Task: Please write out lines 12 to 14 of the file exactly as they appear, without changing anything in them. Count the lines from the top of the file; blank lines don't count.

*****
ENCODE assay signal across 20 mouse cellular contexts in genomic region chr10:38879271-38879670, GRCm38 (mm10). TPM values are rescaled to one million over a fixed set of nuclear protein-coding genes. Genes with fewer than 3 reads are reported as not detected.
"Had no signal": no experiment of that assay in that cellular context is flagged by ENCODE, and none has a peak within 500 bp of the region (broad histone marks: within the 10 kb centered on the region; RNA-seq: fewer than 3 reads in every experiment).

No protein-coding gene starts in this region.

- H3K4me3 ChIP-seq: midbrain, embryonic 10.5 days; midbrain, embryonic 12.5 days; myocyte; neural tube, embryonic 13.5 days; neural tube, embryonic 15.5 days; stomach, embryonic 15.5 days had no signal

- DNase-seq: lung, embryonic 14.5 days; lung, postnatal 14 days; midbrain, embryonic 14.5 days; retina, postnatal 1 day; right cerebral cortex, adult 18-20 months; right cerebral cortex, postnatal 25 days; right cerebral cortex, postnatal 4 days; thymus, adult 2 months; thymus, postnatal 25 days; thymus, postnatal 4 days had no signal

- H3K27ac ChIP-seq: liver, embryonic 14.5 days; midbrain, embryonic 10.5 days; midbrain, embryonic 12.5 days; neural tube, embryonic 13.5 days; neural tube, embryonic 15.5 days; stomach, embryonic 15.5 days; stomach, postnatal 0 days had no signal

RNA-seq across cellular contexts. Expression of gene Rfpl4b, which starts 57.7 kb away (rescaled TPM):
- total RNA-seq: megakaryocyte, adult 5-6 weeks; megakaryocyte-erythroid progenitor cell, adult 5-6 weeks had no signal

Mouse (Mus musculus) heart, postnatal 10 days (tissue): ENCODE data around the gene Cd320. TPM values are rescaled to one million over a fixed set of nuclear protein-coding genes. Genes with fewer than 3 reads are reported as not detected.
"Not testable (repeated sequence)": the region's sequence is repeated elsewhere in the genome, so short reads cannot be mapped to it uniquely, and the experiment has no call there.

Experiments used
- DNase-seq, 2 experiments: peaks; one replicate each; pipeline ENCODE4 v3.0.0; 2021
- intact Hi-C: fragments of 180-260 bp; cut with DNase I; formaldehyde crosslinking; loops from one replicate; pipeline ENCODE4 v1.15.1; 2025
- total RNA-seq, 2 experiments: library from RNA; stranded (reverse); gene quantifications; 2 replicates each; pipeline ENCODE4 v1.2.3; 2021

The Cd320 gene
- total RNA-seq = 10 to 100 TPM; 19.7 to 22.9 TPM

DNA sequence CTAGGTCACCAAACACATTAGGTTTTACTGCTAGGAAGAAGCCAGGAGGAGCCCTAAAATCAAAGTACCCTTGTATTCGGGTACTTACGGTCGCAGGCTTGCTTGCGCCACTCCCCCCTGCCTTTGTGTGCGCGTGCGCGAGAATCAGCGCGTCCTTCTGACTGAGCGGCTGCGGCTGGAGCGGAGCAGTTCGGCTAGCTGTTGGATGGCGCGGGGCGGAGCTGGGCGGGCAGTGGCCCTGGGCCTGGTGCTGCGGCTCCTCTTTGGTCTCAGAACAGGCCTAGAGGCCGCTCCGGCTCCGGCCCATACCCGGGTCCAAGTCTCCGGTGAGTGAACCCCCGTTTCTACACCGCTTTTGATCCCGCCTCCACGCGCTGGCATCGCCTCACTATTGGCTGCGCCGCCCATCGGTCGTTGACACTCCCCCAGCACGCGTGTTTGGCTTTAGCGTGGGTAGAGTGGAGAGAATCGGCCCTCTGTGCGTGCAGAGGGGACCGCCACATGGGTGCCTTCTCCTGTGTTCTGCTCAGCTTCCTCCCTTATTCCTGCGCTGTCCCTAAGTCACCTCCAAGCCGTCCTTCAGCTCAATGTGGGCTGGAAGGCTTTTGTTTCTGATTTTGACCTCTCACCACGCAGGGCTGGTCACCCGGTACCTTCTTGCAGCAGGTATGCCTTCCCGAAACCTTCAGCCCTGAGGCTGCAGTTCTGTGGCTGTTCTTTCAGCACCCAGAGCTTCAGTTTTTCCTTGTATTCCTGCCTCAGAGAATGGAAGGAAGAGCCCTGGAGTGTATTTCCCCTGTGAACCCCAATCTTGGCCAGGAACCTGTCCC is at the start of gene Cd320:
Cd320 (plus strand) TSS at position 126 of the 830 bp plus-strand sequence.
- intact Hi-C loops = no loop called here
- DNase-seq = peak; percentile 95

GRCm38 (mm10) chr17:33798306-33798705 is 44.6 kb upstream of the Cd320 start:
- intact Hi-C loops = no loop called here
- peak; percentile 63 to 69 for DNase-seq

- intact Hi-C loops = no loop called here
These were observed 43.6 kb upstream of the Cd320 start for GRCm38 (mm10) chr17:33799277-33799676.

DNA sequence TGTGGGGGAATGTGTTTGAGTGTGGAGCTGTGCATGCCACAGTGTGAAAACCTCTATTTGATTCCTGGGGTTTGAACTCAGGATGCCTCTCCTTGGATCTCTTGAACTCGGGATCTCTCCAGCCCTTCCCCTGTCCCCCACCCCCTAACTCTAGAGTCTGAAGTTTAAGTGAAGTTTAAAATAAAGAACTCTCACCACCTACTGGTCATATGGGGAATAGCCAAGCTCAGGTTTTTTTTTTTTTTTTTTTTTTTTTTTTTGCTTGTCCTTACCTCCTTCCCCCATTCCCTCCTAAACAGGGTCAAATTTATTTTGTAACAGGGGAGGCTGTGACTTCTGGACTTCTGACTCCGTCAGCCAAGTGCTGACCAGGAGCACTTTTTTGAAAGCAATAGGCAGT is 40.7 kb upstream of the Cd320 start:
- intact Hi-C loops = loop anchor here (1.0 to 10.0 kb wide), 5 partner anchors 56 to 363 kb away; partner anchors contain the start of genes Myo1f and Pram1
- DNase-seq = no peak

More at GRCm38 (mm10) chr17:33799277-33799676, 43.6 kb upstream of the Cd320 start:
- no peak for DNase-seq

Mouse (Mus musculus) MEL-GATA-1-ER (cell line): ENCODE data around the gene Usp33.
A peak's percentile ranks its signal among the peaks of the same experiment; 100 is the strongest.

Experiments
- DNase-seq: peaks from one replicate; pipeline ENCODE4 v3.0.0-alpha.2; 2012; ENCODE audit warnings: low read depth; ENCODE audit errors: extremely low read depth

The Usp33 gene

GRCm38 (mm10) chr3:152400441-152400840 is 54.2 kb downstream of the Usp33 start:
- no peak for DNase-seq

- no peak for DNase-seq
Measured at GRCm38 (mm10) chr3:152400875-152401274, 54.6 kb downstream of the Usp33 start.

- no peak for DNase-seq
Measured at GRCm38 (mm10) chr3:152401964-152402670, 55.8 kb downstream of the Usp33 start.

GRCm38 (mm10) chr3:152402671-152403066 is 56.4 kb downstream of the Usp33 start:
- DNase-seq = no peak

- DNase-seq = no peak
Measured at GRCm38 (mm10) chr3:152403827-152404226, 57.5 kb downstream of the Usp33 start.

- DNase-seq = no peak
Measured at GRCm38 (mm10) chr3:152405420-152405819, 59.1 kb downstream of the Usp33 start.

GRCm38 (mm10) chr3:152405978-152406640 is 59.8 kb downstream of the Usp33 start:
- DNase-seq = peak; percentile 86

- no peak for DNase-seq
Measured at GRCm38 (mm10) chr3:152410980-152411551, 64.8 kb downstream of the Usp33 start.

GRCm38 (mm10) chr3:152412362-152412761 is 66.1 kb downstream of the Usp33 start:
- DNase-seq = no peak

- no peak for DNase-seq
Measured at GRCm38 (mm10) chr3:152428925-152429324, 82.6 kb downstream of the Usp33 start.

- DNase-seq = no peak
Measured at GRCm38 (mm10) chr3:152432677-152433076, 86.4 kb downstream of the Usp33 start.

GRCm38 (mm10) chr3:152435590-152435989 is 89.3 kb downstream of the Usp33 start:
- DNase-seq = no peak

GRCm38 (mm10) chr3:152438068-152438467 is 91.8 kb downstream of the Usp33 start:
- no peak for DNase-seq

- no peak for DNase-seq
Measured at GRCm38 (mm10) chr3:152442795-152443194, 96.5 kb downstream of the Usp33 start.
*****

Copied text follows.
- DNase-seq, 2 experiments: peaks; one replicate each; pipeline ENCODE4 v3.0.0; 2021
- intact Hi-C: fragments of 180-260 bp; cut with DNase I; formaldehyde crosslinking; loops from one replicate; pipeline ENCODE4 v1.15.1; 2025
- total RNA-seq, 2 experiments: library from RNA; stranded (reverse); gene quantifications; 2 replicates each; pipeline ENCODE4 v1.2.3; 2021